Moore added: “Not only that, by the way, you know they’re training doctors and nurses to serve other people all across the country.”

I am sure that the school does train doctors and nurses but Moore makes it seem as though there is a shortage of medical training in India. That is not true. According to this list, there are three other medical colleges in the same district (Pathanamthitta) of the state of Kerala as Yohannan’s. About 1.2-million people live in the district which covers just over 9 square miles. In the state of Kerala (the size of New Hampshire and Connecticut combined), there are 36 medical colleges with 2 more planned.

Moore: “I mean people come from all over that part of India to get great health care for themselves.”

While that may be true, they have to pay for it. Moore said there isn’t another hospital of its kind in the area, but the Believers’ Church hospital found one about 30 minutes away to send a poor patient to according to the Deccan Chronicle report.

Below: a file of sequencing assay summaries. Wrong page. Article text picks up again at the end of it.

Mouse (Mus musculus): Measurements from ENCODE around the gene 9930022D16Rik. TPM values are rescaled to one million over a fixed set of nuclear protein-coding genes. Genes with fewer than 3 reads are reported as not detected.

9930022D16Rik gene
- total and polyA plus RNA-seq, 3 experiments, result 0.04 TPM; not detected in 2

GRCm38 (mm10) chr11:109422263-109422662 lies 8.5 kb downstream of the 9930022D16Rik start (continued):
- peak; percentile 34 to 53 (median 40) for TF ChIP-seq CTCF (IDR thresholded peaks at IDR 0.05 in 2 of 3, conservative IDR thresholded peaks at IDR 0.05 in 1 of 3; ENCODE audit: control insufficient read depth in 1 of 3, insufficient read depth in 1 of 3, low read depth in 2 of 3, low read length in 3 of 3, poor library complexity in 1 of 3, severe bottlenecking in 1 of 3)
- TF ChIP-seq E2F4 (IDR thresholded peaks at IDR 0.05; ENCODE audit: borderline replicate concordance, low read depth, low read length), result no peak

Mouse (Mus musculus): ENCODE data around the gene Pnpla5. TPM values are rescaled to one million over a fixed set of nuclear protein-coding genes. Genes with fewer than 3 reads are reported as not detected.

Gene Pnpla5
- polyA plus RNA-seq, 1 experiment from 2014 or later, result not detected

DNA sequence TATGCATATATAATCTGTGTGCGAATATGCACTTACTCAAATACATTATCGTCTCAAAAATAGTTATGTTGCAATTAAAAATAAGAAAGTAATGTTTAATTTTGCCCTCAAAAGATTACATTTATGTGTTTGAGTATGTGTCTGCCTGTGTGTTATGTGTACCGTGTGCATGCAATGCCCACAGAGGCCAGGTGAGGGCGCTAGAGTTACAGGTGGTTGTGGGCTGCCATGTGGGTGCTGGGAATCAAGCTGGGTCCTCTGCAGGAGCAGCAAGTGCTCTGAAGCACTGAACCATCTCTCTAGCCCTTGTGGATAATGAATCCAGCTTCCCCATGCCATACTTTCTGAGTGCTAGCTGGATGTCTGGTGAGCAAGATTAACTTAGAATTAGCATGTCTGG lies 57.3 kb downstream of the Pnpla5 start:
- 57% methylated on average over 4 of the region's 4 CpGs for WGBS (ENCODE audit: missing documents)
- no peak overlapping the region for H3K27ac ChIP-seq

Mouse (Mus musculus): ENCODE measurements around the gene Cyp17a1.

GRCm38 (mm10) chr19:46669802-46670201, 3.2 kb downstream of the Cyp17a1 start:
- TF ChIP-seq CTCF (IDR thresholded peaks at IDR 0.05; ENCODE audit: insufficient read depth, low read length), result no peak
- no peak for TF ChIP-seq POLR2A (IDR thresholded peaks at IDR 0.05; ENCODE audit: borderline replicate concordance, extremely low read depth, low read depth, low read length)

A patient  suffering from breathing difficulty,  who was shifted from a private hospital at Thiruvalla to the MCH [Government Medical College Hospital] here on Wednesday,  had to wait in the ambulance  for over four hours due to the lack of a spare ventilator in the MCH.  The doctors at the private hospital had told the relatives of the patient that medical colleges will have ventilator facility all the time. The plight suffered  by the   patient,  N.K. Saaidharan Pillai, 58, of Pandalam,  was explained to DC  by his daughter Salini on Friday.